In His Own Words: Talen Barton
I’ve seen a lot of young guys in jail. They are usually frightened, yet maintain a cold, indifferent demeanor to hide their emotions. We only get a peek of what’s truly going on inside when they trust enough to open up. “It was pretty messed up what I did,” Talen stated when questioned by a probation officer in prison. I deserve to spend the rest of my life in prison.”
Talen expressed his knowledge of why he did what he did in a letter to a buddy sent from prison.
“When you say you don’t think I committed my actions in a sane state of mind, you have a lot of confidence in me. I’m sorry, but I did. As terrible as this scenario is, it is one that was entirely created by me, notwithstanding my rationale. What was I hoping to achieve?
Simply put, hate. A lot of it was due to a simmering resentment of Teo sparked by minor squabbles. More than that, it sprang from a profound sense of self-loathing brought on by years of errors and falsehoods, most of which were committed by myself but also by others.”
It’s not hard to believe that the cause of his fury wasn’t “strife and petty squabbles” with Teo and his family, but a boiling pot of repressed rage at the men who tortured him, his mother’s failure to protect him, and possibly his brother who shared his humiliation. Talen was sad at the time he assaulted the Palmieris, a depression caused on by anger fueled by his childhood experiences of abuse, neglect, and abandonment.
What Can We Do to Prevent Violence in the Future?
Here are some of the lessons I’ve learned as a result of these terrible events:
- We’ll never fully grasp what transforms someone into a murderer if we just look at the most recent act of violence.
When we read the news, it’s tempting to assume that the perpetrators of such horrific acts of violence must be “pure evil,” a “monster,” someone who should be punished, warehoused, and forgotten. However, that impression is based on what we perceive on the surface, which is the last straw. We must summon the guts to examine more closely.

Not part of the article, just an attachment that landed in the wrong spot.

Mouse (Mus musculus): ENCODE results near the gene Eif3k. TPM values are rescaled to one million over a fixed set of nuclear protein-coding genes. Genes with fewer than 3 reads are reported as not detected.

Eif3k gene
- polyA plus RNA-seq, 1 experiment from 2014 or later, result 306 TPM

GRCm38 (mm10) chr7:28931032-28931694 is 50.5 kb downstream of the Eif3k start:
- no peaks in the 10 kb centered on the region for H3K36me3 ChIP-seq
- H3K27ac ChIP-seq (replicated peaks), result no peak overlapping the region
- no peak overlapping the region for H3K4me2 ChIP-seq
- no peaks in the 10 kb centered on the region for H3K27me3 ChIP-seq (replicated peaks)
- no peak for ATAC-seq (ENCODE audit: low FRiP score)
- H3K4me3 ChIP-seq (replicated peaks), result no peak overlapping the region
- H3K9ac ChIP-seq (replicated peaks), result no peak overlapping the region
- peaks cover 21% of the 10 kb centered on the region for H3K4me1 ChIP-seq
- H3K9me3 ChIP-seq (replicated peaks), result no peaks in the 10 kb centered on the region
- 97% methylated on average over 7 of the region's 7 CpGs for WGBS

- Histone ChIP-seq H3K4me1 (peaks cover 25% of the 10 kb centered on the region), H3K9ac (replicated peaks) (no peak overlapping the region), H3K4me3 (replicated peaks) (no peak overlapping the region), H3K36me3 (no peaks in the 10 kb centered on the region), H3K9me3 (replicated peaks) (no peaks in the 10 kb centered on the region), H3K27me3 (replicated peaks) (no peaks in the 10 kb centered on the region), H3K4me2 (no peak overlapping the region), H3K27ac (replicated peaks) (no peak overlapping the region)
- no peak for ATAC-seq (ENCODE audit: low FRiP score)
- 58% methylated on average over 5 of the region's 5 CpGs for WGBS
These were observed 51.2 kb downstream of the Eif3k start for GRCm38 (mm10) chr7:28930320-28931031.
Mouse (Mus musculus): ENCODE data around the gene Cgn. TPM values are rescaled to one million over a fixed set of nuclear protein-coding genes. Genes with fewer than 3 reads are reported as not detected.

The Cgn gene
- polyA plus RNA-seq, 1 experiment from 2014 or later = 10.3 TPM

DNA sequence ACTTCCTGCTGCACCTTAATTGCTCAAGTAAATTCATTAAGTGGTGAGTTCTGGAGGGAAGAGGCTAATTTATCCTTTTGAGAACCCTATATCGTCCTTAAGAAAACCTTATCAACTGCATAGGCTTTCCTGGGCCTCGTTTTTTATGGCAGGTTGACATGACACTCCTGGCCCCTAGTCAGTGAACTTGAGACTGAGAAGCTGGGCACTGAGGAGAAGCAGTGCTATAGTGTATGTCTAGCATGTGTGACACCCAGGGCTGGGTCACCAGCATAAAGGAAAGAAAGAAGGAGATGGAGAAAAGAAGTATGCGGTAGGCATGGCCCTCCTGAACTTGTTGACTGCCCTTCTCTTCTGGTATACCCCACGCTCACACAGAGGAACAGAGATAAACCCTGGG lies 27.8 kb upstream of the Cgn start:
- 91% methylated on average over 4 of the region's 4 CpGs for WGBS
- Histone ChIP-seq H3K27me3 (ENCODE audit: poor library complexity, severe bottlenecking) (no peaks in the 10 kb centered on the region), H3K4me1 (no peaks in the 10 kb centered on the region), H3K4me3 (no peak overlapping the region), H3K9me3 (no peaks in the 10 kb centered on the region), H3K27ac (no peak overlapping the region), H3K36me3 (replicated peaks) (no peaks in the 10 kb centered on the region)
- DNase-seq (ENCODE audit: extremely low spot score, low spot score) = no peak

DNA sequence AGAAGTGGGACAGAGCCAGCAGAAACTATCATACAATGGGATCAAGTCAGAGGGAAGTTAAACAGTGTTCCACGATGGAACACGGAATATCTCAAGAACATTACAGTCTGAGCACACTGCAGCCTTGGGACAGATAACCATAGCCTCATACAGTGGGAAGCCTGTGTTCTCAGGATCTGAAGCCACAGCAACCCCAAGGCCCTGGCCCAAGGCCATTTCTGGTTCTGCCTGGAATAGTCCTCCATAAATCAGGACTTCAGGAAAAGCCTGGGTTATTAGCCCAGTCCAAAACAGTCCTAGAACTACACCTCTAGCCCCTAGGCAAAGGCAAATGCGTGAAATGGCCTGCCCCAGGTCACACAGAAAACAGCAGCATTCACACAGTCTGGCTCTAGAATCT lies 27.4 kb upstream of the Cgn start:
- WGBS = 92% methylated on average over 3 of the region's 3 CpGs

- There are other methods to safeguard society than incarcerating Talen for 71 years in San Quentin.
We have developed a phobia of young men as a culture. When they commit crimes, we get enraged and wish to punish them harshly. We want to keep them hidden. If we believe that storing and ignoring this young guy would make us feel safer in our homes, we are delusory. As a kid, Talen (and all furious young men) need love, sympathy, and protection. Now, more than ever, he needs our love and support.
- We must comprehend violence as a kind of retaliation for violence.
I definitely do not approve of Talen’s actions. Cindy and her family were viciously assaulted by this 19-year-old murderer, and I still have nightmares about it. However, when I look at the whole picture, I see a 7-year-old Talen growing up in a home where he was beaten, neglected, and abandoned, where he was tied and kept in closets, and where knives were hurled at him. We can’t comprehend his most recent act of violence without first comprehending the brutality he was subjected to as a kid.
- It’s past time to put a stop to the cycle of violence and abuse.
One of the things that inspired me to write this was how little most people, especially males, know about child abuse, neglect, and abandonment. We want to be strong on crime, which generally means harsh on young men, but we neglect to address the underlying causes of violence in violent homes.
We understand an abused woman’s reaction when she “snaps” and murders the guy who has mistreated her and give sympathy and support. Young guys who become aggressive as a result of years of maltreatment need the same sympathy and assistance.
- A new strategy to preventing violence is required.
Better mental health care, according to some, might have averted these murders. While better-funded mental health services are critical, we also need a new perspective on violence and mental health care. Talen wasn’t mentally sick in the traditional sense of the term. He was deafeningly deafeningly deafeningly de He wasn’t hallucinating. He didn’t behave in a “crazy” manner.
He was an abused kid whose first seven years were very painful, to the point that even a lot of love and care later in life couldn’t undo the harm.
We need a new type of trauma-informed prevention and therapy that focuses on understanding these early childhood events and how they affect our lives now and in the future. Childhood Disrupted: How Your Biography Becomes Your Biology and How You Can Heal, by Donna Jackson Nakazawa, is a must-read for anybody interested in the newest research on the effects of early trauma on later health and well-being. Being conscious of how our bad childhood experiences may affect our adult life can teach and benefit us all.
The painful truth is that there is no quick, easy fix to prevent mass shootings, be they by lone-wolf attackers or organized mass killers like the Beltway Sniper or the Tea Partiers. However, there are proven steps that we can take to try and prevent a tragedy like the one that recently occurred in Paris from happening in the United States.. Read more about how to stop mass shootings and let us know what you think.